Baldwin v. McDonald

Filing 54

ORDER denying without prejudice 38 Plaintiff's Motion for Summary Judgment. Signed by Judge Marcia Morales Howard on 10/17/2017. (JW)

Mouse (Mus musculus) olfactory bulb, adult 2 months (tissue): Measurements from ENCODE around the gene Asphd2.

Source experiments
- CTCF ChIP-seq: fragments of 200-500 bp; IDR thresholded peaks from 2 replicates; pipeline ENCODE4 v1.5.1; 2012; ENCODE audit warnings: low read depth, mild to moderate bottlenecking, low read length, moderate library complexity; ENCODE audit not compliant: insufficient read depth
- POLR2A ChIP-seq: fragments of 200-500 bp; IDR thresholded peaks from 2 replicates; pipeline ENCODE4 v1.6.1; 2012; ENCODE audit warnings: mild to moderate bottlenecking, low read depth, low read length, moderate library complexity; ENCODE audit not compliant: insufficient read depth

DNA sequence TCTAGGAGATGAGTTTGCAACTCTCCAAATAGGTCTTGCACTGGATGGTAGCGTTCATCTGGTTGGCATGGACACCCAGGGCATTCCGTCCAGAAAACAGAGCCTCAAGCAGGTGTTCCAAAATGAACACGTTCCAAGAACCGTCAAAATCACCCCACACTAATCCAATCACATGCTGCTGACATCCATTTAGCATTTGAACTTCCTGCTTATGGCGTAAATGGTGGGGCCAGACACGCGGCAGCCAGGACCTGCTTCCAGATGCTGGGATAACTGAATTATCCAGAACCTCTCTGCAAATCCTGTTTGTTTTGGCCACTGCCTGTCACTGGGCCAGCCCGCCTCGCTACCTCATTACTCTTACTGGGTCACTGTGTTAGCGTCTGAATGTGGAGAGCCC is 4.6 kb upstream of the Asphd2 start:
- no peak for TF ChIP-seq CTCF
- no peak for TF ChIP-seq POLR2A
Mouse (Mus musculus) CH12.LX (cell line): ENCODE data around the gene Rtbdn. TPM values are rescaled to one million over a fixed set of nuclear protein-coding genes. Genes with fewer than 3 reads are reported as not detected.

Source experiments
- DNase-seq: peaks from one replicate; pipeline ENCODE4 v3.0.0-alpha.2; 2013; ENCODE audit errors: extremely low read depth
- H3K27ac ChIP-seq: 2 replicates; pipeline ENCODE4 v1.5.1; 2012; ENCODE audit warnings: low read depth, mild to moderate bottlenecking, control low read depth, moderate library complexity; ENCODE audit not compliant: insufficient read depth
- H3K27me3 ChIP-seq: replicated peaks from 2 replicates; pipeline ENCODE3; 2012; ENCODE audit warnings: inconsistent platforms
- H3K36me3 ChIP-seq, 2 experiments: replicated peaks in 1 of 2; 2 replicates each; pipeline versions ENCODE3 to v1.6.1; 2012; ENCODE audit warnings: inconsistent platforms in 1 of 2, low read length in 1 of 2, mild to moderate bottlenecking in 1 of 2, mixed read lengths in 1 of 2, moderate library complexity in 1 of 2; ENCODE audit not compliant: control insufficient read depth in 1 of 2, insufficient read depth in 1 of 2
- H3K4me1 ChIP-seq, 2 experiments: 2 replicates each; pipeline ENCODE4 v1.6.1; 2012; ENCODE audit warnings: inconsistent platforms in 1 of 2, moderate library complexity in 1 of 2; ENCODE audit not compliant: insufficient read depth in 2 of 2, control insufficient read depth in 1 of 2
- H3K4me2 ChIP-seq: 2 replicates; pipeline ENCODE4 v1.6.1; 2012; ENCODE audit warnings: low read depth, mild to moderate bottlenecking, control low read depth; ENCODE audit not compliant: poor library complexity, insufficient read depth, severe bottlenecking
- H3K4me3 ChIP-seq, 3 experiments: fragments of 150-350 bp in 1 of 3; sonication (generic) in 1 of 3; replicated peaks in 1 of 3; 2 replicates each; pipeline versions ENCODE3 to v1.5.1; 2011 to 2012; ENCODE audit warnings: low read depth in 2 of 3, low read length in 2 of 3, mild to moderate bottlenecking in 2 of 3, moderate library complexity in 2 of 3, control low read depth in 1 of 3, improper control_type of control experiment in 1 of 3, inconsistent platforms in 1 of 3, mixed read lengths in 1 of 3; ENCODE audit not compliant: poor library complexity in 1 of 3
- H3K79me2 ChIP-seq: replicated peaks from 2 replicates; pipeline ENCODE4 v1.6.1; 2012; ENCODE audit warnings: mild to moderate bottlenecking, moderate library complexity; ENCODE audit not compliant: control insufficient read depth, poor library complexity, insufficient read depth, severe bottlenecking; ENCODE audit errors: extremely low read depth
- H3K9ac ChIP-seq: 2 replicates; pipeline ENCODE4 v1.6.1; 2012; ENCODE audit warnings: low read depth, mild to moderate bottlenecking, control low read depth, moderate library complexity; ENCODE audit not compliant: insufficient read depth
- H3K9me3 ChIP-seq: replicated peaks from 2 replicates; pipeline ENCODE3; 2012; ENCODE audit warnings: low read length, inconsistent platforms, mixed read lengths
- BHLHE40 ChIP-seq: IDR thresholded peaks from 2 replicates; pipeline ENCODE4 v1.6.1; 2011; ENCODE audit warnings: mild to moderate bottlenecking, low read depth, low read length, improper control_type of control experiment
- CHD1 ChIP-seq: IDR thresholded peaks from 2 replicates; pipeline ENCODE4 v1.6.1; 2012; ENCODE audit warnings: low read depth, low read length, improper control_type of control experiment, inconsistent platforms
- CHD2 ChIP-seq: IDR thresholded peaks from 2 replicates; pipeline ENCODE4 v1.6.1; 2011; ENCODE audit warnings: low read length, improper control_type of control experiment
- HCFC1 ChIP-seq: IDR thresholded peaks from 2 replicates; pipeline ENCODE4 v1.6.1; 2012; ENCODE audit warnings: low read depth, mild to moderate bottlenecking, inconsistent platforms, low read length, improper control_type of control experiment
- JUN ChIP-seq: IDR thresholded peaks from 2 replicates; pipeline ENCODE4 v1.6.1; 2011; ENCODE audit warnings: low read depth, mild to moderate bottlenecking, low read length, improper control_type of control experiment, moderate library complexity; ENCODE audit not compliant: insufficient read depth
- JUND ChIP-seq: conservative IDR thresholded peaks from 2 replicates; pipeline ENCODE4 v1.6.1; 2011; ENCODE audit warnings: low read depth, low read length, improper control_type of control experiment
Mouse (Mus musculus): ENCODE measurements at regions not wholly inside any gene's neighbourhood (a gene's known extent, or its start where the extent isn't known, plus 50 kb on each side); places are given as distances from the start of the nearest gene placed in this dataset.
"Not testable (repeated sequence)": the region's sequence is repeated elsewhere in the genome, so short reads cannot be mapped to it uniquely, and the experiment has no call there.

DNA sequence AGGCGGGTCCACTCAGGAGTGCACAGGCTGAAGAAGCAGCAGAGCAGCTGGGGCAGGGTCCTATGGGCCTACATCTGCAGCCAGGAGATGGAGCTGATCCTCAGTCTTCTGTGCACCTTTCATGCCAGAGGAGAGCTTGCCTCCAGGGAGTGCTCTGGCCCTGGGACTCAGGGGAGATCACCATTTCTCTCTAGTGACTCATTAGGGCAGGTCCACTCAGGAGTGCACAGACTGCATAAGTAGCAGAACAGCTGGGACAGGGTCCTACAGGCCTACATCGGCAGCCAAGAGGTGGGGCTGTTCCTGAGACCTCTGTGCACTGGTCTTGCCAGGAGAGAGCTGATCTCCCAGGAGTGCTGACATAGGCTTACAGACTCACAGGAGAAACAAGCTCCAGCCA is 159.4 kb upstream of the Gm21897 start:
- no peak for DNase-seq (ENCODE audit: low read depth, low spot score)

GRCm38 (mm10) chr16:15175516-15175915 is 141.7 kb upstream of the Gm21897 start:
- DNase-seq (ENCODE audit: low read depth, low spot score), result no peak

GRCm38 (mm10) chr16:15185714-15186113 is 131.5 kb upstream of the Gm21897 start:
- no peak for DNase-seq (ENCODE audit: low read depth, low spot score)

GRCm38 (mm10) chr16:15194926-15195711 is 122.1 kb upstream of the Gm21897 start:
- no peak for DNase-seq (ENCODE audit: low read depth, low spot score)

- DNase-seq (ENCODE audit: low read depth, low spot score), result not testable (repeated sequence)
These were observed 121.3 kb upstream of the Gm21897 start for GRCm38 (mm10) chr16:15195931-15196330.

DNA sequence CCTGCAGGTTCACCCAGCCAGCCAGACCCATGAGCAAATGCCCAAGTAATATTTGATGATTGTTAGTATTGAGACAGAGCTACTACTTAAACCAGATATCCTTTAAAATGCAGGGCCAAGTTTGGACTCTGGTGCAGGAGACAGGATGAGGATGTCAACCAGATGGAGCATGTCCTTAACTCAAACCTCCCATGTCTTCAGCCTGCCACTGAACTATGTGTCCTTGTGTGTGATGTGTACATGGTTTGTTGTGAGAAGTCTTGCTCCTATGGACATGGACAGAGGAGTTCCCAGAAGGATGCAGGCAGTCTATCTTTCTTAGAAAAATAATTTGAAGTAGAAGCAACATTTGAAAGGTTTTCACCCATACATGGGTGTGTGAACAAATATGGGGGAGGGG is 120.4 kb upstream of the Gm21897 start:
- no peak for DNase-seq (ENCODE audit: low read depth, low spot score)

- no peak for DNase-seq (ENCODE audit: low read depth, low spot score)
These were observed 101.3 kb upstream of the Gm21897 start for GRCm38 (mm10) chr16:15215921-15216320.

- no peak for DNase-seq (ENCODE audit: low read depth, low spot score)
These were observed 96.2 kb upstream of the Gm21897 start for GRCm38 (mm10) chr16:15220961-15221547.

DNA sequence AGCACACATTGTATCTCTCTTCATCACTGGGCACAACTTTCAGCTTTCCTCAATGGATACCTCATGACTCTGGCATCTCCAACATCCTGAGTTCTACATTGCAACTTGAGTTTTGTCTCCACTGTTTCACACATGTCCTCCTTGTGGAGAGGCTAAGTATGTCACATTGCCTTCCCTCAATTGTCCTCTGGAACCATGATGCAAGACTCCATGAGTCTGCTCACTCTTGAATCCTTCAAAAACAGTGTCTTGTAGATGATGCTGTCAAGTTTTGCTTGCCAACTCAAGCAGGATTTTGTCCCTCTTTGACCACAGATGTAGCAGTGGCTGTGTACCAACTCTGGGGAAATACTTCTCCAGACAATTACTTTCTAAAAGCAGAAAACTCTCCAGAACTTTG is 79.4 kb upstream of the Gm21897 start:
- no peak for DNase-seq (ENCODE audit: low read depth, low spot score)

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UNITED STATES DISTRICT COURT MIDDLE DISTRICT OF FLORIDA OCALA DIVISION RAYMOND B. BALDWIN, Plaintiff, v. Case No. 5:15-cv-594-Oc-34PRL DAVID J. SHULKIN, Secretary of Veterans Affairs, United States Department of Veterans Affairs, Defendant. ORDER THIS CAUSE is before the Court on Plaintiff [sic] Request Motion of Summary Judgment [sic] (Doc. 38; Motion), filed on April 3, 2017. On May 23, 2017, Defendant filed a response, see Defendant’s Response to Plaintiff’s Request Motion of Summary Judgment (Doc. 43; Response), and with leave of Court, see Order (Doc. 47), Plaintiff filed a reply on June 8, 2017, see Plaintiff’s Response to the Defendant’s Response to the Plaintiff’s Motion of Summary Judgment (Doc. 48; Reply). Accordingly, this matter is ripe for review. Upon review of the Motion, the Court notes that in its entirety, it is three pages long. See generally Motion. The Motion simply consists of fifteen paragraphs of factual allegations with attached documentation. Id. Notably, Plaintiff does not discuss his factual allegations in the context of any of the claims set forth in the Second Amended Complaint (Doc. 31; Complaint). Although Plaintiff seeks entry of summary judgment, he does not identify which of the myriad claims asserted in the Complaint on which he seeks entry of judgment. Of greater concern, the Motion is devoid of any citation to legal authority, devoid of any discussion of the legal requirements to prevail on his claims, and devoid of any analysis or any attempt to apply his factual allegations to the applicable law. Under Rule 56(a) of the Federal Rules of Civil Procedure (Rule(s)), a party who moves for summary judgment must “identify[ ] each claim or defense—or the part of each claim or defense—on which summary judgment is sought.” Plaintiff has made no attempt to comply with this Rule. Similarly, under Rule 3.01(a) of the Local Rules, United States District Court, Middle District of Florida (Local Rule(s)), a “movant shall include a concise statement of the precise relief requested, a statement of the basis for the request, and a memorandum of legal authority in support of the request, all of which the movant shall include in a single document not more than twenty-five (25) pages.” Plaintiff has also failed to satisfy this requirement, as he does not provide a legal memorandum or any legal authority for his Motion. The Court notes that Plaintiff filed two supplements to the Motion. See Plaintiff Explanation for Motion of Summary Judgment [sic] (Doc. 40) and The Plaintiff’s Statement Regarding the Lack of Opposition to the Motion for Summary Judgment (Doc. 41) (collectively, the Supplements). Although the Supplements constitute unauthorized replies that ordinarily are due to be stricken, see Local Rule 3.01(c) (“No party shall file any reply or further memorandum directed to the motion or response . . . unless the Court grants leave.”), the Court has considered the Supplements. Having done so, the Court finds that they fail to rectify the deficiencies described above. Because Plaintiff is proceeding pro se the Court has liberally construed his papers, giving them the benefit of the doubt. See Kroger v. Florida, 130 F. App’x 327, 332 (11th Cir. 2005) (citing Tannenbaum v. United States, 148 F.3d 1262, 1263 (11th Cir. 1998), -2- cert. denied, 546 U.S. 1151 (2006)). However, pro se litigants are not exempted from complying with the Rules and the Local Rules, and do not escape their burdens under the rules regarding entry of summary judgment. See Brown v. Crawford, 906 F.2d 667, 670 (11th Cir. 1990) (“[A] pro se litigant does not escape the essential burden under summary judgment standards of establishing that there is a genuine issue as to a fact material to his case in order to avert summary judgment.”); Dawley v. NF Energy Saving Corp. of Am., No. 6:07-cv-872-Orl-19DAB, 2008 WL 53624, at *1 (M.D. Fla. Jan. 2, 2008) (“Irrespective of Plaintiff’s pro se status, he cannot prevail on his motion for summary judgment absent proof that there is no genuine issue of material fact with respect to the aforementioned elements.”). Here, even with the Court’s liberal construction, the Motion is so deficient that the Court is unable to determine the basis of the Motion, or the claims which it addresses. Therefore, the Motion is due to be denied without prejudice.1 1 In the Response, Defendant contends that the Motion should be denied because “the parties have not engaged in formal discovery,” “no depositions have been taken by either party,” and “there is still much information that must be discovered before a proper summary judgment motion and supporting documents and testimony can be filed.” See Response at 2. Under Rule 56(d): [i]f a nonmovant shows by affidavit or declaration that, for specified reasons, it cannot present facts essential to justify its opposition, the court may (1) defer considering the motion or deny it; (2) allow time to obtain affidavits or declarations or to take discovery; or (3) issue any other appropriate order. See Rule 56(d). Defendant has neither attached an affidavit or declaration to the Response, nor specified what or how additional discovery would enable it to ascertain facts that could be raised in opposition to the Motion. A party “must specifically demonstrate ‘how postponement of a ruling on the motion will enable him, by discovery or other means, to rebut the movant’s showing of the absence of a genuine issue of fact.’” Reflectone, Inc. v. Farrand Optical Co., 862 F.2d 841, 843 (11th Cir. 1989) (citation omitted). “[T]he nonmovant ‘may not simply rely on vague assertions that additional discovery will produce needed, but unspecified, facts.’” Wallace v. Brownell Pontiac-GMC Co., 703 F.2d 525, 527 (11th Cir. 1983) (citation omitted); Reilly v. Chipotle Mexican Grill, Inc., No. 16-17461, 2017 WL 4410952, at *4 (11th Cir. Oct. 4, 2017). Without this showing, “a court may grant summary judgment without the parties having conducted discovery.” Reflectone, 862 F.2d at 844; Salas v. Tillman, 162 F. App’x 918, 922 (11th Cir. 2006). Because Defendant has asserted only vaguely that a proper summary judgment motion requires further discovery, the Court cannot find that the Motion is due to be denied on this ground. The Court notes that prior to December 1, 2010, the substance of Rule 56(d) was found in Rule 56(f). However, the Rule did not undergo any substantive changes. See Advisory Committee Notes to the 2010 amendments (“Subdivision (d) carries forward without substantial change the provisions of former -3- In light of the foregoing, it is hereby ORDERED: Plaintiff [sic] Request Motion of Summary Judgment [sic] (Doc. 38) is DENIED without prejudice. DONE AND ORDERED in Chambers this 17th day of October, 2017. Lc25 Copies to: Counsel of Record Pro se Parties subdivision (f).”). As such, case law analyzing the former Rule 56(f) instructs the Court’s analysis. -4-